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Meadowlark Igloos (Margit)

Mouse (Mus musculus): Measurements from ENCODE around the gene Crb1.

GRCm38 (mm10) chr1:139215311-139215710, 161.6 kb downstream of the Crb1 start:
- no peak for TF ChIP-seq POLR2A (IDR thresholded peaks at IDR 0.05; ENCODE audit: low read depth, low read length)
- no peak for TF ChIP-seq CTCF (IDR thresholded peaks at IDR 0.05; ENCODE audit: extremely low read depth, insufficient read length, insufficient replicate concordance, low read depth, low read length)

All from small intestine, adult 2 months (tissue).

A cold snowy winter has settled into the landscape here in Kansas... and across most of the northern states. Since Christmas Eve a foot of glistening white snow blankets the folds of the fields. While temperatures are dropping to zero through the week, everything else is tucked in beneath the blanket of snow. Usually I get out for a quick x-country ski by mid-afternoon, after tending to our pre-season office work. The sunshine and cold air are a refreshing break from the indoors. So yesterday afternoon, I set off across the fields to the east...time to cut another trail, and follow a familiar path for the dogs. Nico dog had run ahead and crossed the other side of the waterway...looking to rustle up some fun. In August and September the waterways were full of tall shimmering toffee and bronze-colored Indian grass, blooming with tiny bright yellow flowers. Now they have slumbered and succumbed to snow. Soon enough Nico bounded back across the waterway and flushed out a meadowlark which flitted south to the edge of the field. A little farther along, he flushed out another meadowlark that lighted on some grass ahead of me. This one had a small glint of yellow on it's breast as a faded memory of summer...and looked at me with a little consternation for having disturbed it's rest.Nonetheless, I was delighted and surprised to see these two hardy friends... Meadowlarks do normally winter in Kansas from the northern states and we always welcome their return as they feed in fields after harvest. But I'd figured the snows had chased our feathered friends farther south to find open grounds and winter-withered grasses in which to feed and hide. Then I turned and looked from where the bird had fled, and noticed a nicely protected warm, open pocket of grass, beneath an ice cap of snow. It certainly looked like a warm inviting harbor for a couple winter birds...a Meadowlark Igloo! I realized there must be a whole network of passage ways beneath the snow where they can happily feed on seeds of Indian grass, Little bluestem, sideoats and more. The tall stately native grasses not only provide catchment for run-off from the fields...they provide beauty through the season, and food and shelter to meadowlarks and other little birds nestled in beneath the snow. A good thing for some of the most special field birds that are facing greater and greater habitat loss to sterile developments,  and farm fields that push out tree lines and fence rows. Consider the meadowlark...it's bright yellow breast of summer sun, cheerful songs and look for a place in your landscape that may afford the benefit of a patch of tall, stately native grass. You too may be surprised to flush a meadowlark out across your path on a wintery walk  someday.

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